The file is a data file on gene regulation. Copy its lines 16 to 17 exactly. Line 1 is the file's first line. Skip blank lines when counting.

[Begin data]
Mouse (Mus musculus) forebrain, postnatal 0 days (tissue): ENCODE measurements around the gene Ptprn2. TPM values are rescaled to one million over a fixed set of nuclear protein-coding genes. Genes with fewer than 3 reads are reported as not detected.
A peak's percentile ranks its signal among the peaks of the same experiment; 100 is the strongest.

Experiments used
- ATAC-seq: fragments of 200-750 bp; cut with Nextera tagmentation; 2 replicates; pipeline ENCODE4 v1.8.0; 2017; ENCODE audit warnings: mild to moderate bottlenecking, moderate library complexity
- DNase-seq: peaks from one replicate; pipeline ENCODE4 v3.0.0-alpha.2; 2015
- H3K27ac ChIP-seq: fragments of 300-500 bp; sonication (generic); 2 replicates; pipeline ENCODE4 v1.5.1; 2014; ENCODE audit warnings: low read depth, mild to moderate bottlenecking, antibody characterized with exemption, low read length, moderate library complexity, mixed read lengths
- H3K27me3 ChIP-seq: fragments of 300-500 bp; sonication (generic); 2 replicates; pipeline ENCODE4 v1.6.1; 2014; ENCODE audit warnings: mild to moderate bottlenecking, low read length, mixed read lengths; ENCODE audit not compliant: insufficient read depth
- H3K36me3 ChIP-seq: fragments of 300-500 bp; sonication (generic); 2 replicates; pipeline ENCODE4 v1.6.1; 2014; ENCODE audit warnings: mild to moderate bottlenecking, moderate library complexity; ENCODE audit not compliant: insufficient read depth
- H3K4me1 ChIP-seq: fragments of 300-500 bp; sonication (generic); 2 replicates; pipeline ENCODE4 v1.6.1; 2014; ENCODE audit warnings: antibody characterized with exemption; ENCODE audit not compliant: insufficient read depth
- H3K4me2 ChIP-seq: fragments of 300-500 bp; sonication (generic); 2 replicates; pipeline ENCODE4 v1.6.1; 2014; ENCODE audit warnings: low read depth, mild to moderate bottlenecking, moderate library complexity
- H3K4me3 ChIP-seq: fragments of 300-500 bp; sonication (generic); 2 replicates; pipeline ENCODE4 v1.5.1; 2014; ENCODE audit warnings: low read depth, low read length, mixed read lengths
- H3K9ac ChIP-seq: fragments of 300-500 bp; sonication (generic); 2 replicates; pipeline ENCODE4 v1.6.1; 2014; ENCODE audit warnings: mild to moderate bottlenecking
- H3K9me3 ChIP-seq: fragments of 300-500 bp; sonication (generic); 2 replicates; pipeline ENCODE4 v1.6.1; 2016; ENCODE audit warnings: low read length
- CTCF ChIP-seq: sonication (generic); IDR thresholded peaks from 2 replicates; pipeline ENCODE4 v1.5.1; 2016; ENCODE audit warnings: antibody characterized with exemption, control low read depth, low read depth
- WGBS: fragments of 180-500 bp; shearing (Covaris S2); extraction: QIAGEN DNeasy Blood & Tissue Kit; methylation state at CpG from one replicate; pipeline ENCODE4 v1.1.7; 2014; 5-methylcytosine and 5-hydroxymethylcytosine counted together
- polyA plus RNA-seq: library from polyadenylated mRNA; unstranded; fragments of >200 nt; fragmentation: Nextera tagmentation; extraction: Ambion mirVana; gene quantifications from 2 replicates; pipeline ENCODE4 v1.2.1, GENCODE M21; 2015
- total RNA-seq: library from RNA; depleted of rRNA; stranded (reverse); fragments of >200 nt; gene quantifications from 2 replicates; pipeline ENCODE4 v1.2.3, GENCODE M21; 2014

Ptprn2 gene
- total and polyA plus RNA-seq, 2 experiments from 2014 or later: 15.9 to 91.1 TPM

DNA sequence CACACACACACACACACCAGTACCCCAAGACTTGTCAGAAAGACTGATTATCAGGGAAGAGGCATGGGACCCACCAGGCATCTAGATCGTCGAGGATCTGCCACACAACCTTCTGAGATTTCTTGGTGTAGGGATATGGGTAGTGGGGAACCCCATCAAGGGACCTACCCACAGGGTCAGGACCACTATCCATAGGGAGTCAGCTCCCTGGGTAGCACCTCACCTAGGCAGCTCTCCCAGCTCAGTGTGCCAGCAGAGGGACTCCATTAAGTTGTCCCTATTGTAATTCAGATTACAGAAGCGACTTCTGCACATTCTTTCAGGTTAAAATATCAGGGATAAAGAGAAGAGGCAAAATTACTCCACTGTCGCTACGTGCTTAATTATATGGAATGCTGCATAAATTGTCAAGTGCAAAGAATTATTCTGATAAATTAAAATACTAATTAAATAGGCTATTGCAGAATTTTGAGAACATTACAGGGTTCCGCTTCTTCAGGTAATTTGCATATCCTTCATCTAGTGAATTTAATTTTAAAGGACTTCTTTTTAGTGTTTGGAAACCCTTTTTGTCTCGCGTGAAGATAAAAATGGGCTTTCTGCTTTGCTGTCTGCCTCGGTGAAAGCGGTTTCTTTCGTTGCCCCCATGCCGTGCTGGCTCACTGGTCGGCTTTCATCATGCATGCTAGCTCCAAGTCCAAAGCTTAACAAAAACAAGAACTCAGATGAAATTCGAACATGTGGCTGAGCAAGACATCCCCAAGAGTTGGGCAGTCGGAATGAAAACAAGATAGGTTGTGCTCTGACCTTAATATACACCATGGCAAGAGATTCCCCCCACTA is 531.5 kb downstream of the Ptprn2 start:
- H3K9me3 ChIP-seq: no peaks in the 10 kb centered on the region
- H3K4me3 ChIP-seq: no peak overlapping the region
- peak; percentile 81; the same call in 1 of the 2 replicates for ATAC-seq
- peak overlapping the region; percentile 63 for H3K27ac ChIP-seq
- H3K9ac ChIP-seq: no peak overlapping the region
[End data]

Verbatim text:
- polyA plus RNA-seq: library from polyadenylated mRNA; unstranded; fragments of >200 nt; fragmentation: Nextera tagmentation; extraction: Ambion mirVana; gene quantifications from 2 replicates; pipeline ENCODE4 v1.2.1, GENCODE M21; 2015
- total RNA-seq: library from RNA; depleted of rRNA; stranded (reverse); fragments of >200 nt; gene quantifications from 2 replicates; pipeline ENCODE4 v1.2.3, GENCODE M21; 2014